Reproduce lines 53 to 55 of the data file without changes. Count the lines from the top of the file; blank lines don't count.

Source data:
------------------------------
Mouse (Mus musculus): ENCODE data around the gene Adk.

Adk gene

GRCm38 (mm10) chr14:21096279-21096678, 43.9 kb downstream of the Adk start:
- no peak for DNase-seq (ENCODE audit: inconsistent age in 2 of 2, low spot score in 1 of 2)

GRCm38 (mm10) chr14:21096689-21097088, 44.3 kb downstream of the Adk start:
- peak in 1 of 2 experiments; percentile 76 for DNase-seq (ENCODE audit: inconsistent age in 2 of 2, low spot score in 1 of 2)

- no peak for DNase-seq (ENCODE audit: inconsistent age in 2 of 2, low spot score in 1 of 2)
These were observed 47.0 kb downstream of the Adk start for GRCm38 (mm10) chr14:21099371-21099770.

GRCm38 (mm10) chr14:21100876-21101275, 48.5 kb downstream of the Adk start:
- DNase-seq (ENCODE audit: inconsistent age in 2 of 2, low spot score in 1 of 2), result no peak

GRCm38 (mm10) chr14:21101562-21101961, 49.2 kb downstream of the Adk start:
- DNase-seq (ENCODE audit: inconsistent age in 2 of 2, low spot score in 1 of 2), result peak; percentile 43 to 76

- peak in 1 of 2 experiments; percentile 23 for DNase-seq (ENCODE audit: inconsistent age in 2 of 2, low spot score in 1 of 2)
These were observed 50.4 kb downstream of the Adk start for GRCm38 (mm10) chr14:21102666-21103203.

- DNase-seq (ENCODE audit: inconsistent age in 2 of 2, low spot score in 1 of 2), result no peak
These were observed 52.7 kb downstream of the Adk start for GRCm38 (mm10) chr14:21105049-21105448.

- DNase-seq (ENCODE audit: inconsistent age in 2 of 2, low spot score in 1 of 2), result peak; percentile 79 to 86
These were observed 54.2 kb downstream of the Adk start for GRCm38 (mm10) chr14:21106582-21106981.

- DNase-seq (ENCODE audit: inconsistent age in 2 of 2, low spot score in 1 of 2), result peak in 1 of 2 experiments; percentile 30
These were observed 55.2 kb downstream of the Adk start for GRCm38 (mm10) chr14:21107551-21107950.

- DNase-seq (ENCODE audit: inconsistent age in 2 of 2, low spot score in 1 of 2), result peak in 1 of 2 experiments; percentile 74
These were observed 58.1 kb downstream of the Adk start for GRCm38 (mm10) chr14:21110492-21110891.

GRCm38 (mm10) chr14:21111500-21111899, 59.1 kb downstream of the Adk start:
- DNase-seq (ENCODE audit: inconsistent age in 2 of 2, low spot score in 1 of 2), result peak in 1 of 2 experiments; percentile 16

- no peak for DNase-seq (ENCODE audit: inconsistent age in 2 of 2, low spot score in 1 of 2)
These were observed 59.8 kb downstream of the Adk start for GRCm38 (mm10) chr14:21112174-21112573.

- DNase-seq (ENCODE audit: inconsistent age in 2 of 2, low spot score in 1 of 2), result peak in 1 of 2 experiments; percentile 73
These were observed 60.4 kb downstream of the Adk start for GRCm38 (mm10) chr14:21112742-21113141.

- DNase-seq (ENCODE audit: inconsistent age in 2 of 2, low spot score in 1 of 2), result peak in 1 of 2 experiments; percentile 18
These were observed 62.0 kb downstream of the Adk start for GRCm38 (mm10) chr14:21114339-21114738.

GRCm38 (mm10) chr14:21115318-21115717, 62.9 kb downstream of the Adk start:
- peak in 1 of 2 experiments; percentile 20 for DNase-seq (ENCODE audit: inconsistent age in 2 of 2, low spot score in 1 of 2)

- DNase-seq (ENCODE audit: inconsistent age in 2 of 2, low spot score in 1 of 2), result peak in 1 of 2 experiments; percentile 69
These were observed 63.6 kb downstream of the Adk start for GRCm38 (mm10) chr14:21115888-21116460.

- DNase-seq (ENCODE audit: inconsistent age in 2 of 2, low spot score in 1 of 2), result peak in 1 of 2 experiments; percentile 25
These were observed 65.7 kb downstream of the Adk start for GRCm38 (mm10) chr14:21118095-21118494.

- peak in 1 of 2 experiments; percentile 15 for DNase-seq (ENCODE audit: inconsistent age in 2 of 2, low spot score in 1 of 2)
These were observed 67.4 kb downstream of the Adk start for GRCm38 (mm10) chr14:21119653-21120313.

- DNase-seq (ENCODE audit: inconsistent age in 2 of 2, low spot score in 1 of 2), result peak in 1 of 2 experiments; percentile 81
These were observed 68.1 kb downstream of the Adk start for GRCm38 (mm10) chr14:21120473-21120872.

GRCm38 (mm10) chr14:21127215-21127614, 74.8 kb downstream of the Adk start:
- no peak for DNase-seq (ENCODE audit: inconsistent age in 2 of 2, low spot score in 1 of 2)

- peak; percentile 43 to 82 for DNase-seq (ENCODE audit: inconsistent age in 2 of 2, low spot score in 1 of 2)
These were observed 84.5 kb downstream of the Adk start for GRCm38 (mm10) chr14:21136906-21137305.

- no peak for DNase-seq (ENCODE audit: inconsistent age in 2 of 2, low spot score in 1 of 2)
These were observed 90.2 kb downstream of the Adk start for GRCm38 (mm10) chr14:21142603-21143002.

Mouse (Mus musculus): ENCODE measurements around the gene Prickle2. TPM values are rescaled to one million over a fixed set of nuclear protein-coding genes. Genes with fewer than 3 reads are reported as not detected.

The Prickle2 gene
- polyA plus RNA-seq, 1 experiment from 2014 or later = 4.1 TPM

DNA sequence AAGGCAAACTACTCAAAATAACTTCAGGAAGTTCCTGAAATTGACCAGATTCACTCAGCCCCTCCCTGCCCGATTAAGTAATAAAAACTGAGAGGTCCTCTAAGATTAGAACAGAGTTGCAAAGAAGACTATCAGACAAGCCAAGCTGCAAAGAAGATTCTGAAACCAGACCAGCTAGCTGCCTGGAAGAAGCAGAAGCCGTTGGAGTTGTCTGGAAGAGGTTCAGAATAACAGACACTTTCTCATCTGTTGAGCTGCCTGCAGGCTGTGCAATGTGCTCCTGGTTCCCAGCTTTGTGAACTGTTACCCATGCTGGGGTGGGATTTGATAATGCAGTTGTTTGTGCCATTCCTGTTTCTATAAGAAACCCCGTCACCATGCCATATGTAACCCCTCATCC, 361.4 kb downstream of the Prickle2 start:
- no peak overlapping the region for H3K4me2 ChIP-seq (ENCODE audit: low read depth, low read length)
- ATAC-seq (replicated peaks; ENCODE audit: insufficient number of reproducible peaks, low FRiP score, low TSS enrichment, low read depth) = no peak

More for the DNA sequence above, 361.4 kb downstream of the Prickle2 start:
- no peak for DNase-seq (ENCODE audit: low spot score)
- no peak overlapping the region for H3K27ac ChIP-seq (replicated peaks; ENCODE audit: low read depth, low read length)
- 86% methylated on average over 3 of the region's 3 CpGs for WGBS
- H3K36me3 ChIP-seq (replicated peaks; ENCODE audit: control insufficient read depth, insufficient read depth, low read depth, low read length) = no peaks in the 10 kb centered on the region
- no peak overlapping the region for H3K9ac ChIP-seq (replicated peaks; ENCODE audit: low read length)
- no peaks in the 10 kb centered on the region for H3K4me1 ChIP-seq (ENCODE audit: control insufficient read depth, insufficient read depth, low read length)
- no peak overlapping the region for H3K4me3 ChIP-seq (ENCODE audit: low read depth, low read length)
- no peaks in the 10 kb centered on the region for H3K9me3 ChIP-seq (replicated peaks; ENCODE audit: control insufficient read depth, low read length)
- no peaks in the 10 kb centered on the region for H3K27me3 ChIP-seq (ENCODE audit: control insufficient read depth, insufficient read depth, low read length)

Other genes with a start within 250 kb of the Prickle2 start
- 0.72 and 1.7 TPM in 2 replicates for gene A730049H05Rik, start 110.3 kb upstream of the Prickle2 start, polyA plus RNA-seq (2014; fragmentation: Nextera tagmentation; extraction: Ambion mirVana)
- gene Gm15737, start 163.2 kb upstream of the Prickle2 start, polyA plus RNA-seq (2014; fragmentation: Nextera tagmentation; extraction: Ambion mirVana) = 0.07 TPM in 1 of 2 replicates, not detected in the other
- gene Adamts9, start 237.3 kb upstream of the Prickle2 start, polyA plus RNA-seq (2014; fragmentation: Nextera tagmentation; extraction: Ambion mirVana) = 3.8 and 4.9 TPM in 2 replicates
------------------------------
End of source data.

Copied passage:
More for the DNA sequence above, 361.4 kb downstream of the Prickle2 start:
- no peak for DNase-seq (ENCODE audit: low spot score)
- no peak overlapping the region for H3K27ac ChIP-seq (replicated peaks; ENCODE audit: low read depth, low read length)